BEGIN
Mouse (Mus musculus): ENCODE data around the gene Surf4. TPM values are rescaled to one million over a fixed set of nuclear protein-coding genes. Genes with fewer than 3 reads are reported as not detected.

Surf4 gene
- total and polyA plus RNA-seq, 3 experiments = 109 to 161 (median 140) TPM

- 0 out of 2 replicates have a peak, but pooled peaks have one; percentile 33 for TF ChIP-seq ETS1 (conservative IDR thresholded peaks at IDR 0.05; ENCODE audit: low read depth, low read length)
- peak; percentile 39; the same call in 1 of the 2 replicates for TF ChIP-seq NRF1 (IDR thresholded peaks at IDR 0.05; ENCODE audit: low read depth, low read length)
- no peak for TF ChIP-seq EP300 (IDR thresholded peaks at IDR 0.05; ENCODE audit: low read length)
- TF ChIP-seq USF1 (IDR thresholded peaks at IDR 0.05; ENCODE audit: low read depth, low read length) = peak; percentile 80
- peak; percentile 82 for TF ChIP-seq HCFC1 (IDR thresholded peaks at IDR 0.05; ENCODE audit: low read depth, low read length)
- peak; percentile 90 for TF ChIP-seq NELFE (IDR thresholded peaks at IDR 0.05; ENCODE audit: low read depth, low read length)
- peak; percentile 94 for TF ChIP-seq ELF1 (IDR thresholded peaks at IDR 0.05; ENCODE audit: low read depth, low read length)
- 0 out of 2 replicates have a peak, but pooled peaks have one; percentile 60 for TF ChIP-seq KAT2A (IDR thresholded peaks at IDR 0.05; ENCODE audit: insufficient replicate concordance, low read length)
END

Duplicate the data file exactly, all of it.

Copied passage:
Mouse (Mus musculus): ENCODE data around the gene Surf4. TPM values are rescaled to one million over a fixed set of nuclear protein-coding genes. Genes with fewer than 3 reads are reported as not detected.

Surf4 gene
- total and polyA plus RNA-seq, 3 experiments = 109 to 161 (median 140) TPM

- 0 out of 2 replicates have a peak, but pooled peaks have one; percentile 33 for TF ChIP-seq ETS1 (conservative IDR thresholded peaks at IDR 0.05; ENCODE audit: low read depth, low read length)
- peak; percentile 39; the same call in 1 of the 2 replicates for TF ChIP-seq NRF1 (IDR thresholded peaks at IDR 0.05; ENCODE audit: low read depth, low read length)
- no peak for TF ChIP-seq EP300 (IDR thresholded peaks at IDR 0.05; ENCODE audit: low read length)
- TF ChIP-seq USF1 (IDR thresholded peaks at IDR 0.05; ENCODE audit: low read depth, low read length) = peak; percentile 80
- peak; percentile 82 for TF ChIP-seq HCFC1 (IDR thresholded peaks at IDR 0.05; ENCODE audit: low read depth, low read length)
- peak; percentile 90 for TF ChIP-seq NELFE (IDR thresholded peaks at IDR 0.05; ENCODE audit: low read depth, low read length)
- peak; percentile 94 for TF ChIP-seq ELF1 (IDR thresholded peaks at IDR 0.05; ENCODE audit: low read depth, low read length)
- 0 out of 2 replicates have a peak, but pooled peaks have one; percentile 60 for TF ChIP-seq KAT2A (IDR thresholded peaks at IDR 0.05; ENCODE audit: insufficient replicate concordance, low read length)